Q.What changed from Vancouver to Vienna?
At the time of the International AIDS Conference in Vancouver, we were stuck in the emergency phase of the global AIDS response. Less than $300M were available in global resources, experimental treatment was just being introduced, and HIV was still considered to be a death sentence.
In the last 15 years, we have broken conspiracy of silence about the magnitude and impact of the epidemic. The rapid scale-up of AIDS programmes and services, thanks largely to support from the US Government and the Global Fund, are unprecedented and in the history of global public health. Today 5 million people are alive and on treatment on low and middle income countries. New infections have decreased by 17% since 2001.
In a country such as Botswana, which was devastated by over 20% HIV prevalence, has shown that universal access can be achieved, with the majority of people in need now on treatment, and the costs covered by the national government.
As the world prepares to mark 30 years since the start of the AIDS epidemic in 1981, the challenges for the Vienna International AIDS Conference and beyond are completely different. In the midst of the global financial austerity, how do we sustain and scale-up this progress? How do we make our programmes more efficient and ensure we deliver better results? How do we take AIDS out of isolation and leverage synergies with other health and development programmes?
The AIDS 2010 Conference in Vienna will be a pivotal event – but not just for the 25,000 people that will be in attendance. It will provide the momentum and hope for the 33 milllion people living with HIV whose lives depend on what Vienna will deliver.
Q: You have been the Executive Director of UNAIDS since 1st January 2009. Looking back since you took up office, what do you think has been the most challenging so far?
I took office as the Executive Director of UNAIDS against a backdrop of a major backlash against the AIDS response and the unfolding of the worst recession since the 1930s. It was a toxic combination. My greatest challenge has been to get people to understand that the AIDS response is an excellent investment. It reduces HIV transmission, TB infection and maternal and child mortality within communities, and improves work productivity. I am convinced that the AIDS movement can be leveraged to deliver dramatic social change – as a vehicle for addressing human rights, focusing on the needs of the most vulnerable members of society, and ensuring equity and accountability. United Nations Secretary-General Ban Ki-moon could not have been clearer when he wrote, “Universal access to HIV prevention, treatment, care and support represents an essential bridge towards achieving the full range of Millennium Development Goals.” And I believe that the international community is beginning to understand the value of the AIDS response and want to work with us to bring down maternal and child deaths, strengthen health systems and promote gender equality.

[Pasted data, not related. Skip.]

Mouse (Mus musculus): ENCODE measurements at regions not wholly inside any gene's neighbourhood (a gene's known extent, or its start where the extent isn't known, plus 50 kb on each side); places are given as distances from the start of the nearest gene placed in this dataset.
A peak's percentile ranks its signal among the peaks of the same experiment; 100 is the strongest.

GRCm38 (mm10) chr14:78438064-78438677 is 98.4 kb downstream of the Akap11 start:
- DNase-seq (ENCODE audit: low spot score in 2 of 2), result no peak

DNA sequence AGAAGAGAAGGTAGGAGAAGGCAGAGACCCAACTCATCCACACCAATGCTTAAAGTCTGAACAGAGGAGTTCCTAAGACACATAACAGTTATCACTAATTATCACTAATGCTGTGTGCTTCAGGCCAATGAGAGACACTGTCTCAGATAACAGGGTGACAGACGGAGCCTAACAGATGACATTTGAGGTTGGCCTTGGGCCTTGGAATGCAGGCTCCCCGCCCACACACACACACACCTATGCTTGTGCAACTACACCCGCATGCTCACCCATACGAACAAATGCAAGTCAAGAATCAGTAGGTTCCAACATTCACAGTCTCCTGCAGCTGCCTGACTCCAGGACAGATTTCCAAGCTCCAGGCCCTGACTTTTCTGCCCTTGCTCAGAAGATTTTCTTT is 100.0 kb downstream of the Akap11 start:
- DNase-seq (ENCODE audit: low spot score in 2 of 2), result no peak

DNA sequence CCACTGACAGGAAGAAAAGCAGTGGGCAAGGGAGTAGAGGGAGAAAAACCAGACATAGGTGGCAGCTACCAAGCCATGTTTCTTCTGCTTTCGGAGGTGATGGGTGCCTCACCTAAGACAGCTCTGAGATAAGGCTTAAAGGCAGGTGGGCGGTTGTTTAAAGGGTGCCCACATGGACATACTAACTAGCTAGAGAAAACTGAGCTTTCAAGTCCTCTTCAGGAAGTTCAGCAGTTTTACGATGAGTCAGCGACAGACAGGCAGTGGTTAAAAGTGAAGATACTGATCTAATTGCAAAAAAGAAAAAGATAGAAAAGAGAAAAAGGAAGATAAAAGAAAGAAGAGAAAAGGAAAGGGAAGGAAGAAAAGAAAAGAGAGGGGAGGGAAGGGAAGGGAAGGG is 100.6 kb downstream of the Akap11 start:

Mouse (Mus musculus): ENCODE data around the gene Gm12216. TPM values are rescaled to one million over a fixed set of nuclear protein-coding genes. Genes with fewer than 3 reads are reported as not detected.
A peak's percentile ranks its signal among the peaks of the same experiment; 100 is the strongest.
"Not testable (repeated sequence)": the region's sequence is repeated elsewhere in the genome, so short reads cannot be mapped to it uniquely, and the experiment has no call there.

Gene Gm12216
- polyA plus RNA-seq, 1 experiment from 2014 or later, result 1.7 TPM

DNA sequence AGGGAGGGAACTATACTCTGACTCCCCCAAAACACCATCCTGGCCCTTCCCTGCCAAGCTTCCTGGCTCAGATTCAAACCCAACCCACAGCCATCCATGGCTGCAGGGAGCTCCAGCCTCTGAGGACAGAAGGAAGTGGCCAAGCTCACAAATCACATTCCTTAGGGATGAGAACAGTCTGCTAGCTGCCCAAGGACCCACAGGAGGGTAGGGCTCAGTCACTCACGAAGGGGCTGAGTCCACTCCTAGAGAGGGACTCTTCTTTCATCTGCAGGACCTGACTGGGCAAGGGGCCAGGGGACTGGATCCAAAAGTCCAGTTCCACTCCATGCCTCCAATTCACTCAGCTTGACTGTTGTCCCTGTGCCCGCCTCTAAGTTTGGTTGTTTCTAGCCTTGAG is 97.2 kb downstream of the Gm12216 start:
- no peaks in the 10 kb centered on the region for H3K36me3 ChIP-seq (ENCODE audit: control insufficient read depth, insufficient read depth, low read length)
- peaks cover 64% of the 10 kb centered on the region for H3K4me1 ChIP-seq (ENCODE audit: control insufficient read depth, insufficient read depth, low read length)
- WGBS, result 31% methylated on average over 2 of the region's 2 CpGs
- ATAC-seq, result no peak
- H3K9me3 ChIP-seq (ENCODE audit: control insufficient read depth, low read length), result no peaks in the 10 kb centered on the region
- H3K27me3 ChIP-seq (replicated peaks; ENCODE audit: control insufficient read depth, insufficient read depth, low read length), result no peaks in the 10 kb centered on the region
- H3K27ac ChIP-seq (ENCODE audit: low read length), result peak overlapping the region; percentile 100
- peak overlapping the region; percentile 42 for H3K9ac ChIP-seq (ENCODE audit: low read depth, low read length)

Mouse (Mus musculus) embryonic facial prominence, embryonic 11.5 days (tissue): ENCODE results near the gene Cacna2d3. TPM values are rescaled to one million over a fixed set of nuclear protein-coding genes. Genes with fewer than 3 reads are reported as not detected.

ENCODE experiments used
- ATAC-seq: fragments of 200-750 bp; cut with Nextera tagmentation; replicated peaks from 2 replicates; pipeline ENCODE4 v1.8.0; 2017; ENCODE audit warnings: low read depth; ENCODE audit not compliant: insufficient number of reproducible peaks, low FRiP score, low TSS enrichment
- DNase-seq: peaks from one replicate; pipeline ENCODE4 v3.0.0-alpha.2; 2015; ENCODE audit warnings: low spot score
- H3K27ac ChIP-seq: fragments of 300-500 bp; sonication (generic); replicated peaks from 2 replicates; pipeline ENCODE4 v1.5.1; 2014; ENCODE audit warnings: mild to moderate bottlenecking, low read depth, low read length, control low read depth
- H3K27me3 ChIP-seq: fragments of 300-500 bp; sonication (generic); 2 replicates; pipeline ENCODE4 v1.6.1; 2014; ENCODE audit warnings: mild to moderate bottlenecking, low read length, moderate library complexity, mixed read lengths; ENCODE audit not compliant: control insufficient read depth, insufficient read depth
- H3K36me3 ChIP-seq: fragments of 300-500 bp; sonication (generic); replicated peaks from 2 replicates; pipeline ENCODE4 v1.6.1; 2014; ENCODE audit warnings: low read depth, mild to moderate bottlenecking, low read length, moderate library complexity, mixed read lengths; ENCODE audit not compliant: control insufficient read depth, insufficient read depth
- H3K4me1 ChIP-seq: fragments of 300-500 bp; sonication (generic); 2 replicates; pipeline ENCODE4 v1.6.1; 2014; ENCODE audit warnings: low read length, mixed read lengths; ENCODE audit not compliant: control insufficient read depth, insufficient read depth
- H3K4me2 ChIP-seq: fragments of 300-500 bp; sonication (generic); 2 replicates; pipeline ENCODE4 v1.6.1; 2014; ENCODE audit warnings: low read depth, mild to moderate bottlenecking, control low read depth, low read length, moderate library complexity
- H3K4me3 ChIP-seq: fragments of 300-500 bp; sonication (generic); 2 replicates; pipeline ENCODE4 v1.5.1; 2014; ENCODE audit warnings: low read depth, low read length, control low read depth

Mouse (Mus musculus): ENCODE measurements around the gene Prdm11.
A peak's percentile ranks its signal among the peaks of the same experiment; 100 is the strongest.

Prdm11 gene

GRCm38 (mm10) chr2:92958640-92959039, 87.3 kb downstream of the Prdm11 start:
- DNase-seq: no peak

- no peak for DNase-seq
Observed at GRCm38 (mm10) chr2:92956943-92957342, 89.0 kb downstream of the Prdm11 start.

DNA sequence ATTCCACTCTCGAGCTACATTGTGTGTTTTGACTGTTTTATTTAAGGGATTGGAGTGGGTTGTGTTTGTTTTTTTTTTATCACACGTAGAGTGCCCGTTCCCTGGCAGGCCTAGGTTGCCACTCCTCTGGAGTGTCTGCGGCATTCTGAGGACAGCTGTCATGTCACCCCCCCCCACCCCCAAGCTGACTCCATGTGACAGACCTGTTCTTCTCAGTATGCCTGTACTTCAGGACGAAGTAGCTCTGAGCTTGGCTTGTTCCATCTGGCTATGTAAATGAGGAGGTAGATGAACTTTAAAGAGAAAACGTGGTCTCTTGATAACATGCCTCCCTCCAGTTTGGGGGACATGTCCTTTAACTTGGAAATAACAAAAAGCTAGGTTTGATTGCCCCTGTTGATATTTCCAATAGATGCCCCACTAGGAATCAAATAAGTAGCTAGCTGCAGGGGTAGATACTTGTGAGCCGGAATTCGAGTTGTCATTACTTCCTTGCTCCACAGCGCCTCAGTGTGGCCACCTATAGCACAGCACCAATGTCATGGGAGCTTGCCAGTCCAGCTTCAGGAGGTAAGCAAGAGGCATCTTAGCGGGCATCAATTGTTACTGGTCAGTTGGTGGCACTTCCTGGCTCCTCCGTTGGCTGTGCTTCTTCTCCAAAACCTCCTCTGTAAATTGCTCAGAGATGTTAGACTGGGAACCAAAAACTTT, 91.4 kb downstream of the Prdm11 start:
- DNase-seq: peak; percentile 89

Q: What are your priorities for the organization?
One of the first actions I took as EXD was to get UNAIDS to focus on achieving results in a few key priority areas. Areas where progress was lagging; hard issues where the UN can and should make a difference in people’s lives at country level.
First, we have put HIV prevention pack on the global agenda. We have established the UN High-Level Prevention Commission to galvanize a global political campaign to support the prevention revolution. It will enable the high levels of members of the Commission, led by the Nobel Laureates Professor Professor Barré-Sinoussi and Archbishop Desmond Tutu, to carry prevention messages to audiences that we never had access to before.
Second, we are moving to articulate the next generation of HIV treatment – Treatment 2.0. The massive cost of treatment has been portrayed as a financial debt. But we know treatment is a smart global health investment that reduces HIV transmission, reduces TB infection, maternal and child mortality within communities, and improves work productivity. UNAIDS dialogue on Treatment 2.0 aims to rapidly scale-up access by simplifying regimens that will save lives, save resources and dramatically reduce new infections. With 10 million people still awaiting access to treatment, this is the quantum leap-forward needed to bridge the treatment gap.
Third, we still have punitive laws that criminalize men who have sex with men, sex workers and their clients, and people who injecting drugs remain wide-spread—and in many countries are on the rise. For example, travel and residence restrictions in 52 countries are still barriers for millions of people living with HIV. We have made some progress this year, welcoming the lifting of HIV travel restrictions in the United States, China and Namibia.
We cannot reach people with life-saving public health services if their behaviour is against the law. This is why UNAIDS is supporting the launch of the Global Commission on HIV and the Law, which will be critical to identifying and promoting the kinds of laws and policies that will reduce people’s vulnerability to HIV.
Forth, UNAIDS is moving to take AIDS out of isolation, by integrating the AIDS response with other health and development efforts.